Many of our current and potential clients are at the size where they've hired the services of IT professionals, whether in-house or outsourced, to assist with the daily needs of using technology in business. Whether it's eradicating a computer virus, keeping the file server humming or implementing an information backup/disaster recovery strategy, these professionals are their jack-of-all-trades fire extinguishers. They are relied upon for their ability to swoop in and fix technical problems that are keeping organizations from getting the job done.
However, we see it time and time again that the reliance on fixing technical issues starts to turn into a reliance on these same experienced technicians to make business decisions.
For example, a company may tell their IT professionals that their computers are too slow and that their phone system can't handle their call volume and simply delegate the task to solve the problem. These IT professionals jump at the chance to obtain new technology and to put their skills to use so they start shopping around for vendors, compiling pricing and making decisions as to what to buy. This all may sound familiar and you may be asking yourself what's the problem with asking technology people to make technology decisions? Understandably, it seems simple enough for the IT professionals to just do their jobs by getting faster computers and buying a phone system that can handle increased call volume.
WARNING! Such thinking can be hazardous to your business' health!
In the end the IT professionals were happy because they did their job since the company got faster computers and a new phone system to handle a higher call volume. This caused the company to hire more employees to handle the increased call volume and order even more computers for those new employees. But wait! After all that time and money was spent, the executives were left wondering why more orders weren't being placed and why the new computers were still too slow. So the executives ended up consulting with an outside business expert (which cost even more money) to review the business' processes. The business expert determined the following reasons as to why the call volume and computers were slow:
It just so happened that prior to the trouble with the computers and call volume, the IT professionals made the decision to keep the company's Web site in house even though it was not their forte. They figured it would be easy to maintain the Web site, would save money by not going with an outside vendor and ensure their job security since it provided additional responsibility.
Even though the above scenario is made up, this is a classic example of confusing technical expertise with business expertise. If the IT professionals would have had business expertise, their first questions might have been why are the computers too slow and why can't the phone system handle the call volume? Instead of turning over, what appeared to be a technical issue, the executives could have answered these simple questions by looking at the underlying business operations. From the beginning, if the Web site had been outsourced to an experienced company, new computers and a phone system wouldn't have needed to be purchased and additional employees wouldn't have had to be hired. In the end, the company would have saved so much more money by investing in their Web infrastructure which is a business decision, not a technical decision. Sales and profits would have increased and maybe the company could have ended up creating new higher paying jobs in production, sales & marketing.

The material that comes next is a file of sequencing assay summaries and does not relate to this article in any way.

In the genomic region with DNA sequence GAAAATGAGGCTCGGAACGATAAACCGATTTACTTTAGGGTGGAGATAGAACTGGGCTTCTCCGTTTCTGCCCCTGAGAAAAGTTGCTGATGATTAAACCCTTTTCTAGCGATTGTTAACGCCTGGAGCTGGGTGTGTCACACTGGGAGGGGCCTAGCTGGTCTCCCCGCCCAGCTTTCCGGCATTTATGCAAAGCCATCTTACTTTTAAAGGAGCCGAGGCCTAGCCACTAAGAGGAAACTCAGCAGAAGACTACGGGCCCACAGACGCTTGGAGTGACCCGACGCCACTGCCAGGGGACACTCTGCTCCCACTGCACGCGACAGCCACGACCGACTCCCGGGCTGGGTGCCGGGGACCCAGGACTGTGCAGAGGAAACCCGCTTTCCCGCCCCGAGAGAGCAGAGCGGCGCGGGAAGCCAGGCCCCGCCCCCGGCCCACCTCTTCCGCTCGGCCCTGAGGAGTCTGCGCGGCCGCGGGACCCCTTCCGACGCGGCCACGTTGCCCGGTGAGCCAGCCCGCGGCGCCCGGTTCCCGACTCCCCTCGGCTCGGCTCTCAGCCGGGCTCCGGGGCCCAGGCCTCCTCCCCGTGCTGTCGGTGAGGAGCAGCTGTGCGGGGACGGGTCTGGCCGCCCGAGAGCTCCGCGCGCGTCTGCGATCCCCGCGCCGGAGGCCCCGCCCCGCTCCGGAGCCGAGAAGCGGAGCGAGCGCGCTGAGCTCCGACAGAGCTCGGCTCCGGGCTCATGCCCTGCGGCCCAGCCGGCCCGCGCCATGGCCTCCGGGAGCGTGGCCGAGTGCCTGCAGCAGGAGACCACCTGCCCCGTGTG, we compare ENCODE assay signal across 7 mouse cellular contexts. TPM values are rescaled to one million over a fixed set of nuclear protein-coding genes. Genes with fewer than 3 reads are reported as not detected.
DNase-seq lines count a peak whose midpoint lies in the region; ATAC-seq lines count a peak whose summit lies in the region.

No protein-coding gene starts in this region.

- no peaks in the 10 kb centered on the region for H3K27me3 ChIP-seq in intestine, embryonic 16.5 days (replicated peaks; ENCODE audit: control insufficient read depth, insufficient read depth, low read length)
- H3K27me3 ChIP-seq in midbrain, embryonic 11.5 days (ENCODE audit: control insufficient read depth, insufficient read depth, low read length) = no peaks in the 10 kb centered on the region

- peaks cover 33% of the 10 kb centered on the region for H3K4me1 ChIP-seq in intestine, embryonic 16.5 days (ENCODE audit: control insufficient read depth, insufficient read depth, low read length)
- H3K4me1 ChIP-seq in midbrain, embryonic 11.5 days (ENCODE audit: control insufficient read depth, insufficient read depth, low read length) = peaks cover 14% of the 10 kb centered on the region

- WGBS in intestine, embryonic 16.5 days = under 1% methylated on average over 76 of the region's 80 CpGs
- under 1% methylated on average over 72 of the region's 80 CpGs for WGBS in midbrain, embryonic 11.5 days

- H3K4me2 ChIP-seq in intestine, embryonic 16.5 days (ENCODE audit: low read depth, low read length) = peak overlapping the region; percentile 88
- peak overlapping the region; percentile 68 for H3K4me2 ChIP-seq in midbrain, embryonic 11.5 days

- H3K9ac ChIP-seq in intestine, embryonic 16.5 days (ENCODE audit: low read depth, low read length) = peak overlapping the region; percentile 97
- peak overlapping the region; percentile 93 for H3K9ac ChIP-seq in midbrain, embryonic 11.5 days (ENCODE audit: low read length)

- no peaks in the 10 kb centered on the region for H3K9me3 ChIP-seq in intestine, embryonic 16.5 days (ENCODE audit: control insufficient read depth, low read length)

This is why many larger companies hire a Chief Information Officer (CIO) so they can avoid such scenarios in the first place. A CIO is an executive level professional with leadership capabilities, business acumen and strategic planning experience. The CIO is generally responsible for processes and practices supporting the flow of information and it's quite common for CIOs to be appointed from the business side of the organization, especially if they have project management skills. Even though it's valuable for the CIO to have technical experience, they are not generally directly responsible for technology infrastructure. It's their job to hire the technical expertise to solve the organization's business needs. When it comes time to do business online it's wise to try to think like a CIO. Realize that technology is available, but make a business decision first to utilize that technology.
At BannerView.com we don't just make Web sites, you can count on our business expertise first and our technical expertise second to implement the most efficient Web based solutions.
It's true that technology can help make an organization's operations run more efficiently, generate more revenue and reduce overhead, but technology is only as good as the business decisions made to use that technology.
|About the author
Mark Cenicola is the president and CEO of BannerView.com, developers of BannerOS, the software that helps companies turn their websites into powerful business tools. Mark is also the author of the book "The Banner Brand – Small Business Success Comes from a Banner Brand – Build it on a Budget." Read Mark's full biography. You can find him tweeting on Twitter and starring in videos for the company's YouTube channel.
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